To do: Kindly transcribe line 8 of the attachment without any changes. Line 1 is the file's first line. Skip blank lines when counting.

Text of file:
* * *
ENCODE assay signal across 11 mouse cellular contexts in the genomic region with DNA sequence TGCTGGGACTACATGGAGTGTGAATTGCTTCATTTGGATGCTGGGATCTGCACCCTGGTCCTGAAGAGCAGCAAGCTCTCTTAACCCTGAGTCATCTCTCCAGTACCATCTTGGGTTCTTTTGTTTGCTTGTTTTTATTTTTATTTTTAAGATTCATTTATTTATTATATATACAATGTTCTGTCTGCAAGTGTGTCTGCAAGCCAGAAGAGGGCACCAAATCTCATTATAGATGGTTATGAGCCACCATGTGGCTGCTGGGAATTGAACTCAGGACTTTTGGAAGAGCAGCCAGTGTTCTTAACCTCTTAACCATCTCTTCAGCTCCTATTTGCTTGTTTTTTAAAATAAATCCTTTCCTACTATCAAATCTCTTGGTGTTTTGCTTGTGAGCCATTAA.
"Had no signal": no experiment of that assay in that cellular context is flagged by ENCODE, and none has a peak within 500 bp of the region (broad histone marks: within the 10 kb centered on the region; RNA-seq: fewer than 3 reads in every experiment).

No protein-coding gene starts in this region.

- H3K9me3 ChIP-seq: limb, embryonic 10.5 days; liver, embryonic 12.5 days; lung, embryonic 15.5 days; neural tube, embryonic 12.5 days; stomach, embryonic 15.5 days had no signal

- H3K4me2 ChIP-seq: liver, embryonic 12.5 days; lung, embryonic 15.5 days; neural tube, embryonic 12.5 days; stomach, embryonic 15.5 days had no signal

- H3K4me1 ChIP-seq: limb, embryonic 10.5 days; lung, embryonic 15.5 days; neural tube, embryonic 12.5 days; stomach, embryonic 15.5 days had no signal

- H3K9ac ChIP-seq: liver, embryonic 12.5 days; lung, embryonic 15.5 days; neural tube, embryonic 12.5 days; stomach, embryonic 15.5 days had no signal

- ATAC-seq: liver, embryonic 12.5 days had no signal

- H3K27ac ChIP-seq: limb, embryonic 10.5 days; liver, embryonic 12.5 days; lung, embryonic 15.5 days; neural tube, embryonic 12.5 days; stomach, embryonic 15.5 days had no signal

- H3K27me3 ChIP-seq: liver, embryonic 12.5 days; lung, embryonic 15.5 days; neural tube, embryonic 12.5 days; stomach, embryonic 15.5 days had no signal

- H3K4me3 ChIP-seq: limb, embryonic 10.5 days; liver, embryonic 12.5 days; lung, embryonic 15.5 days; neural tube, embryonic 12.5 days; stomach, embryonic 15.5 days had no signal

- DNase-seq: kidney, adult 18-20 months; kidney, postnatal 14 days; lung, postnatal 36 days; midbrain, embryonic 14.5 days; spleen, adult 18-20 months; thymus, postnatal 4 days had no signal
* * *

- ATAC-seq: liver, embryonic 12.5 days had no signal